The existing health information management system (HMIS) that support the HEP depends on paper based reports, transported from health posts to health centers, districts, zones and finally to the region. This system can lead to delays, incompleteness or inconsistency of data,  inadequate data collection tools and monitoring can lead to poor documentation and under-utilization of existing data hindering prompt and responsive action. Through IDRC’s Governance for Equity Health Systems (GEHS) funding, an e-Health project is being implemented in Southern Ethiopia to support female HEWs, their supervisors and zonal health department to improve this HMIS system for HEP through mHealth resources. Back in 2010 the Ethiopian Federal Ministry of Health (FMOH) designed an m-Health strategic framework to improve health management information system to provide better health service. This IDRC-funded e-Health system is embedded within that strategic framework, to provide an important facilitative policy-backed innovation with electronic data systems. The project involves a 7-step process including baseline evaluation, e-Health system design, HEW training, e-Health system implementation, TB and MCH indicator review, revision of the e-Health system and final evaluation.

HEWs, their supervisors, district and zonal health officials have been involved in the design of research tools and development of the e-Health system. Local developers have specifically been involved in the design of the e-Health system to boost HMIS linkages and interoperability as well as capacity building. Indicators from that system will serve to improve HEWs’ TB and MCH reporting from village to health post, district, zonal, regional and FMOH levels.

What we want to achieve for gender equality is “to end discrimination against women in all forms” as adopted by the Convention on Elimination of All Forms of Discrimination against Women (CEDAW) in 1979. Our mHealth project will contribute to this by supporting vulnerable individual’s and household’s access to services; and empowering women HEW with the information and support they need to better provide integrated services to their communities and feed information and priorities from their communities into decision making processes. Our focus on introducing a robust and responsive e-health process for individuals will support HEWs with the robust usable local health data to better meet the different dimensions of health needs of women and men laid out in the Women and Gender Equity Knowledge Network Report. The official UN theme for this year’s International Women’s Day is “Empowering Women – Empowering Humanity: Picture it!”. Working with an all-women HEW team supports this theme and provides important driver for the transformative post-2015 agenda. The Ethiopia Federal Ministry of Health echoes this: in the recent mHealth Conference at University College London, Dr. Kesetebirhan Admasu the Minister of Health said that the Ministry is committed to supporting HEWs to reach communities and demographics never reached before. Reaching the previously unreached is one of the general goals of mHealth. Recently, in a blog hosted by Research in Gender and Ethics (RinGS), Linda Waldman and Marion Stevens argued that mhealth could overcome barriers of patient privacy and confidentiality, limited availability of medical equipment and challenges of health information sharing and dissemination. These are key factors for reaching health services in the underserved communities.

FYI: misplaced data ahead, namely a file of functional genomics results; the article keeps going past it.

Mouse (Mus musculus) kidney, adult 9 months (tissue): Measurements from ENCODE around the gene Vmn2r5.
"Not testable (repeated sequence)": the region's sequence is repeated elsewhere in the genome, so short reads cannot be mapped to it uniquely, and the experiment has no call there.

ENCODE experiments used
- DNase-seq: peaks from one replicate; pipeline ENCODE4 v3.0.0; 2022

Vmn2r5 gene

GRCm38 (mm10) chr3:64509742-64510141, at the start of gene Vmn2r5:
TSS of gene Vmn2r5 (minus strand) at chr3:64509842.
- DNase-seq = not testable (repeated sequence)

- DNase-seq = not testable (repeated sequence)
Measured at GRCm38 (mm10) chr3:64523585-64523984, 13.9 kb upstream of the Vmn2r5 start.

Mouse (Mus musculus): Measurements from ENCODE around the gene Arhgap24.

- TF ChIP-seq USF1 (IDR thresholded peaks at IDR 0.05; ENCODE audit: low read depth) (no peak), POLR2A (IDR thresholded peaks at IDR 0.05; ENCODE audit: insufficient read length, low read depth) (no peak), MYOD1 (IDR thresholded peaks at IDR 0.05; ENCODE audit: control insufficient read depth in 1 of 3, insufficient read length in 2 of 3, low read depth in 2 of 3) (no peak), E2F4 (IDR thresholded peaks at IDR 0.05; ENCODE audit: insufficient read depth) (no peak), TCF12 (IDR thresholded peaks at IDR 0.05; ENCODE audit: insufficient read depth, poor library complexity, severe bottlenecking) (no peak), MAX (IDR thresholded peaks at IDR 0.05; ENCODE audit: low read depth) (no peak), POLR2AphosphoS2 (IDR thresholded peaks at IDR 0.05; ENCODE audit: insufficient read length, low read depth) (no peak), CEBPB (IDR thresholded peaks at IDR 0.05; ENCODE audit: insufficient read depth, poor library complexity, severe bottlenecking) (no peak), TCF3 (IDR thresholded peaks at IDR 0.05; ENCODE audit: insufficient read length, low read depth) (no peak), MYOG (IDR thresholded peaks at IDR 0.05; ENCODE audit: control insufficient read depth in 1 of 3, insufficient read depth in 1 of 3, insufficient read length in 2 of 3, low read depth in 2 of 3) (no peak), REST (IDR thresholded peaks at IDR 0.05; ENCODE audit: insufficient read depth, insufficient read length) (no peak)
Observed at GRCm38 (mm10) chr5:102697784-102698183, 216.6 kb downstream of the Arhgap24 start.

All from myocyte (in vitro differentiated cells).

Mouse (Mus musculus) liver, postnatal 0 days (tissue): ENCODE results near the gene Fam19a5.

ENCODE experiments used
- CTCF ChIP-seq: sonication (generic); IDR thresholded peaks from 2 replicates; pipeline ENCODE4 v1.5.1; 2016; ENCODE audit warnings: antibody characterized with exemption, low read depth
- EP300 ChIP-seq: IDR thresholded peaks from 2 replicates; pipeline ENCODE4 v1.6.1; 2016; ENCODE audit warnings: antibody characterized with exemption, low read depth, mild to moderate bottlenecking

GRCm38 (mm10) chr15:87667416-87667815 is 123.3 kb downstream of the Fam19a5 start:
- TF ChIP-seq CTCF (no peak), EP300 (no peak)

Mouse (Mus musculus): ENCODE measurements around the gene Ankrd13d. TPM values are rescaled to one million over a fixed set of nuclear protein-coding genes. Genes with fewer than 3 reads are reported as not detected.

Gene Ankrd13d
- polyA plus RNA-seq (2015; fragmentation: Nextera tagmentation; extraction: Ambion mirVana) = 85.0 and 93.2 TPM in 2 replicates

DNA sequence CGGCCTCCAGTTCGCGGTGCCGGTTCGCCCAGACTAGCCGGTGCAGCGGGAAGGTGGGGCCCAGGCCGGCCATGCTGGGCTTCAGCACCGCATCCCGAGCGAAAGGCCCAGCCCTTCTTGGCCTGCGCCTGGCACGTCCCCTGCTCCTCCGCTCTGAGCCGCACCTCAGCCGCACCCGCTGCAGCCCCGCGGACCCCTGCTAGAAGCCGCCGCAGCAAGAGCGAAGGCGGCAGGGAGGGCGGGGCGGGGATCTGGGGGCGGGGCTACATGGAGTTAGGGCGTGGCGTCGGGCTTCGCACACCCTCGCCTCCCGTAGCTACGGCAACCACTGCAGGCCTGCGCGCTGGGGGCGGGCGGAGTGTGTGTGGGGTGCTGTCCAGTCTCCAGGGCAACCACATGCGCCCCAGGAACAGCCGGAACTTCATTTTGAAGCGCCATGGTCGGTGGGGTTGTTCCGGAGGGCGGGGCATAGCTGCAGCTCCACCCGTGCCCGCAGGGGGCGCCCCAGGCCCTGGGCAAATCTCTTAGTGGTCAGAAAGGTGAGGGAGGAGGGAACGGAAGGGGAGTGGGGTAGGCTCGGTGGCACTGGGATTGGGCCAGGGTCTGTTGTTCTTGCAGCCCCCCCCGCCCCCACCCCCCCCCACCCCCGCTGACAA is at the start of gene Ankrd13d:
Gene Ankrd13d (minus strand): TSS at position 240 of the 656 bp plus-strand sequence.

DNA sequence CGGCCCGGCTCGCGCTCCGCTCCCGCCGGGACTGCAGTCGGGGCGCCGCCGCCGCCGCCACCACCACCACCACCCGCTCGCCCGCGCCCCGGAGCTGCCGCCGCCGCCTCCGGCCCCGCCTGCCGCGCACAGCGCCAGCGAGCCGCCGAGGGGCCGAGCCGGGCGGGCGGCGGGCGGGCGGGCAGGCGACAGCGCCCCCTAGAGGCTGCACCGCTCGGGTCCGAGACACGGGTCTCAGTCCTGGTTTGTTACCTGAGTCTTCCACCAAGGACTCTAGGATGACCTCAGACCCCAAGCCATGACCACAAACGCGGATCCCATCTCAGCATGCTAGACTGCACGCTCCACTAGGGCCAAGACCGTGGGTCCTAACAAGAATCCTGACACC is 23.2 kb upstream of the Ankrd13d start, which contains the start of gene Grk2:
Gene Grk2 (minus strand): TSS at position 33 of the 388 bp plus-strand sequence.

Lastly women are not the only individuals needed to promote empowerment of women and societies. We need men to get on board too! Indeed, for us to attain full human potential it is important that men work alongside women to ensure access to sexual and reproductive health services and protection against gender-based violence. On this International Women’s Day men’s engagement in gender equality is needed now more than ever.

Photo of Fetlework Gezahgn, Health Extension Worker at Remeda Health Post, Sidama Health Zone Ethiopia